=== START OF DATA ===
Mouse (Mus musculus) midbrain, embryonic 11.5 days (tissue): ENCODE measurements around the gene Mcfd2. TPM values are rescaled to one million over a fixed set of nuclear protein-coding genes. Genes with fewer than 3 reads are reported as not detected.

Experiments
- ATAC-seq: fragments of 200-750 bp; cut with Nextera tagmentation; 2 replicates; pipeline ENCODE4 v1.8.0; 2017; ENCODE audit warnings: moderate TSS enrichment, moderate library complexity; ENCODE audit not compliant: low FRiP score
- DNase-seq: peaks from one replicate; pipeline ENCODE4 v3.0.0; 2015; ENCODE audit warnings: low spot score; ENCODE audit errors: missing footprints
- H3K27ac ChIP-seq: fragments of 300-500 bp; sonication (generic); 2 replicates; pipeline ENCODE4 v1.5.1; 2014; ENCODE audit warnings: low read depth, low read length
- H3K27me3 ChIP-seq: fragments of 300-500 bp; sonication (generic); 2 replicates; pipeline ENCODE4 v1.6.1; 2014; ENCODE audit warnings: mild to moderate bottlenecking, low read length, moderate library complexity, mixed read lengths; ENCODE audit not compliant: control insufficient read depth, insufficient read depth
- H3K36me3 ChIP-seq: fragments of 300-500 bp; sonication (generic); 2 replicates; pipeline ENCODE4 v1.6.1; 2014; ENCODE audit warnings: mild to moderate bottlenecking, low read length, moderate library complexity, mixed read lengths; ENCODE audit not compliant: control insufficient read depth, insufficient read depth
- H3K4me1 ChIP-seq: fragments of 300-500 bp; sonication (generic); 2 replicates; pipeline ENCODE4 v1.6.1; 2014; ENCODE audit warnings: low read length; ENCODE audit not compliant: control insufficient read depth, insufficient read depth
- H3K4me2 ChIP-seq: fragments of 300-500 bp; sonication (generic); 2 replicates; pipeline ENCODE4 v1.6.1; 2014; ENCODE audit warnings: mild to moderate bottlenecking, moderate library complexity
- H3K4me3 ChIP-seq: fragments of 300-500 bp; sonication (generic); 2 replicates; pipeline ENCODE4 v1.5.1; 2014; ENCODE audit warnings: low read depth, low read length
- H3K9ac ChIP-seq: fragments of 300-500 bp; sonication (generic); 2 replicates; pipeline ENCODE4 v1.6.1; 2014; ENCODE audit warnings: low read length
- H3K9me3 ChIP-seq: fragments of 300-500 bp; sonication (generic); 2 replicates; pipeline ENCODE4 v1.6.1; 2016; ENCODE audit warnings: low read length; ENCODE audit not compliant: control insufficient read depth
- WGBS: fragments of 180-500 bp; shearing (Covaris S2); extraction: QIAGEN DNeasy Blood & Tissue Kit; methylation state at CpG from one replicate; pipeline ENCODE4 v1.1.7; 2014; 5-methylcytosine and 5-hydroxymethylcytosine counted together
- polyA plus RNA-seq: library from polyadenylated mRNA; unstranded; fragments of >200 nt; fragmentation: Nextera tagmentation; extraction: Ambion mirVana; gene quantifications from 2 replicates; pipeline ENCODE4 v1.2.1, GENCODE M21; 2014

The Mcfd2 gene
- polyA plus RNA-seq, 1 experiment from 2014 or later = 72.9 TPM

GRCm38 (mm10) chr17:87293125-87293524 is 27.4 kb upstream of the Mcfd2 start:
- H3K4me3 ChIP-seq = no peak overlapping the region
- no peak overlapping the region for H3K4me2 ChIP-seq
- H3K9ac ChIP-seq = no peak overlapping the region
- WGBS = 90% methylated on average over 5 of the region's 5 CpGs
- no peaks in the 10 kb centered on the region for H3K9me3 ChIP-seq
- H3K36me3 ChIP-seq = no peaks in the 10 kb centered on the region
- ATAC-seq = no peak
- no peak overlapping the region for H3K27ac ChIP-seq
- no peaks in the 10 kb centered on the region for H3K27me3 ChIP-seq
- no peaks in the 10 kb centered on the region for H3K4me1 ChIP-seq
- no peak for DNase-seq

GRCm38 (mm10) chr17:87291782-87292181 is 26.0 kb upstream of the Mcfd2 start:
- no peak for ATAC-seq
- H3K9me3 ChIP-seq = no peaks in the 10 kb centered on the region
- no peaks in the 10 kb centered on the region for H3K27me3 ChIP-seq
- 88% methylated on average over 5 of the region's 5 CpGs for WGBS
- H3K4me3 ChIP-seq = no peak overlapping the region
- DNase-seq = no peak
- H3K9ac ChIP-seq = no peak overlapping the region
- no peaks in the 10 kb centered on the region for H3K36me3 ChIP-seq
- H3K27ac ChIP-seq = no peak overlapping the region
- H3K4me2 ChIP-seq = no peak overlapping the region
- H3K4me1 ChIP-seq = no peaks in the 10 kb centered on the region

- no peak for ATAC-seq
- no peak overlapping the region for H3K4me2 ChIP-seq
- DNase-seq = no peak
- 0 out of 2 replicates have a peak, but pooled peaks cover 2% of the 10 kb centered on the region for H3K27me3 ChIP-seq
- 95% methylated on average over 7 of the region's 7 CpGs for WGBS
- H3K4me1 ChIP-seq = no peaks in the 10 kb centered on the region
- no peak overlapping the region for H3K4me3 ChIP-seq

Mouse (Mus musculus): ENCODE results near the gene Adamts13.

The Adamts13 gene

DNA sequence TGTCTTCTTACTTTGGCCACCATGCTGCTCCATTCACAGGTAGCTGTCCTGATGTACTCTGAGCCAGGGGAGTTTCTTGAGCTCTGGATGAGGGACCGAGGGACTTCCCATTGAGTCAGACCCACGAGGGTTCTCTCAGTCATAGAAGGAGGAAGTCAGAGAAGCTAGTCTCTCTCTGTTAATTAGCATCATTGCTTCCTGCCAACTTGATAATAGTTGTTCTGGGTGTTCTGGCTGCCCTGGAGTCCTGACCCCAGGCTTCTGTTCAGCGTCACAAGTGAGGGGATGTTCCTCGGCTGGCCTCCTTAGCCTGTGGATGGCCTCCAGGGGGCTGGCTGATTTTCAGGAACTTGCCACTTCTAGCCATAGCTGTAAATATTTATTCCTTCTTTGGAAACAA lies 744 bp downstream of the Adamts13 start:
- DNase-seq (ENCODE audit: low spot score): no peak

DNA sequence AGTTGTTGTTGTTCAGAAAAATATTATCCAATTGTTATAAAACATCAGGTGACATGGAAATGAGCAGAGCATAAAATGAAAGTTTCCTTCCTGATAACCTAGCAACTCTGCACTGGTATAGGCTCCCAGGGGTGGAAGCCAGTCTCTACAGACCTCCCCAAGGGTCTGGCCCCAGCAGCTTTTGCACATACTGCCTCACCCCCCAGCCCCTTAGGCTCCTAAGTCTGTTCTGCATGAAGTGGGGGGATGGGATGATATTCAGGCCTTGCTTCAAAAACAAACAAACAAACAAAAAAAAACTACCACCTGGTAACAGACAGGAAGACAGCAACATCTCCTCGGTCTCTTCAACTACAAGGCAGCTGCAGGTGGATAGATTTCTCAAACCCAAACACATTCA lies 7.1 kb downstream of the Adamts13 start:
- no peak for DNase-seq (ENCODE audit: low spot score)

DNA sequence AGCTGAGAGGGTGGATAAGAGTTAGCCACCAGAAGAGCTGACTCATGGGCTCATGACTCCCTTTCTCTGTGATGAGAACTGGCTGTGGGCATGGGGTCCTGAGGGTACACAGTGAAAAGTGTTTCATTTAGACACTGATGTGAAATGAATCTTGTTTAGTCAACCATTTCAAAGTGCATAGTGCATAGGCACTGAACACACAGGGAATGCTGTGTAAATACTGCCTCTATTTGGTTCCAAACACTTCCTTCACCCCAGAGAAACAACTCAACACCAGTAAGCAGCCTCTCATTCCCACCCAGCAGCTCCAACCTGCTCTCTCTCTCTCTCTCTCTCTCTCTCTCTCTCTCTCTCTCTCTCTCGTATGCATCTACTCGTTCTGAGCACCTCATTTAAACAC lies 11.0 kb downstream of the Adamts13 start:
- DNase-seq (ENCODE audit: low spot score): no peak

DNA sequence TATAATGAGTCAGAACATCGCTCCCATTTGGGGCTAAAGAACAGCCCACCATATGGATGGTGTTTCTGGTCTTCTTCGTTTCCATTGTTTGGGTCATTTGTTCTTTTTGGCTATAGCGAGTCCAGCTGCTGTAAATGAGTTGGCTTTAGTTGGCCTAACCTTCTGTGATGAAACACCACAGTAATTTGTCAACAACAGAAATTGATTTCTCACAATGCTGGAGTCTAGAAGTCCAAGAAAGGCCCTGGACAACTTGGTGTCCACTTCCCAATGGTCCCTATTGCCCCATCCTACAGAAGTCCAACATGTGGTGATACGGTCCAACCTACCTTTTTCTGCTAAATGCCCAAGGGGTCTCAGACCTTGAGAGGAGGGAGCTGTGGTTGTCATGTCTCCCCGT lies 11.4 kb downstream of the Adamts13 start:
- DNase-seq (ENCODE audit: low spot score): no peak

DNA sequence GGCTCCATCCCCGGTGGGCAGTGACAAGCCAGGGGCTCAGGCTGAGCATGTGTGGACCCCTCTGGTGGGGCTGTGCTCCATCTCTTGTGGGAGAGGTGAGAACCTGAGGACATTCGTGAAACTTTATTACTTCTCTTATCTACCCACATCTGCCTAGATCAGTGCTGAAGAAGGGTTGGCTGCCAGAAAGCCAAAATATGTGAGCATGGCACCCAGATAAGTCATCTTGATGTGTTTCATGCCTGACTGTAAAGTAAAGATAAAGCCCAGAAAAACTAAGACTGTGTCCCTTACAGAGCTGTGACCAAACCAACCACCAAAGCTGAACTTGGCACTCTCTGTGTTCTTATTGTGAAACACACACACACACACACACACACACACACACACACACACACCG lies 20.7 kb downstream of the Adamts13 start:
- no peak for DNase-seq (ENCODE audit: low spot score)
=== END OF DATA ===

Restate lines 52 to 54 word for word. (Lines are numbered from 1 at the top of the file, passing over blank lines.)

DNA sequence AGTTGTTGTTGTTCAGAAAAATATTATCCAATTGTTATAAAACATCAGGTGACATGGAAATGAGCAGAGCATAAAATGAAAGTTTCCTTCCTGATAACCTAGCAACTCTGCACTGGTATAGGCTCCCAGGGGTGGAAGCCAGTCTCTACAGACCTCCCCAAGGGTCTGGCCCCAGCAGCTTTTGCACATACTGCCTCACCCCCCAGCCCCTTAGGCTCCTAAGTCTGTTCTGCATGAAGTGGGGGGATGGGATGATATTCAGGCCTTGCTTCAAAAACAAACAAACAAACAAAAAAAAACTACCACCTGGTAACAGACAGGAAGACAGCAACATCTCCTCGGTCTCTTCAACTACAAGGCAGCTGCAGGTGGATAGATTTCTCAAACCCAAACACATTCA lies 7.1 kb downstream of the Adamts13 start:
- no peak for DNase-seq (ENCODE audit: low spot score)

DNA sequence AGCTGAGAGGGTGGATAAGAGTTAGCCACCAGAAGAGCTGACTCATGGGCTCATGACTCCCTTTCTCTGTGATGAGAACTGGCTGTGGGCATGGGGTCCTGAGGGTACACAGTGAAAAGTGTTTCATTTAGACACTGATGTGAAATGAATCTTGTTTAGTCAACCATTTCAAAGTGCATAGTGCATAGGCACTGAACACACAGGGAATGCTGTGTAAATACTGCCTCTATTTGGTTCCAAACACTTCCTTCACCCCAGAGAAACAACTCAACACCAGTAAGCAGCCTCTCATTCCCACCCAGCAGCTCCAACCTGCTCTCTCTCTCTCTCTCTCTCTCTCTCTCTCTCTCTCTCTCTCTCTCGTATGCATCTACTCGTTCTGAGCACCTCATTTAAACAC lies 11.0 kb downstream of the Adamts13 start: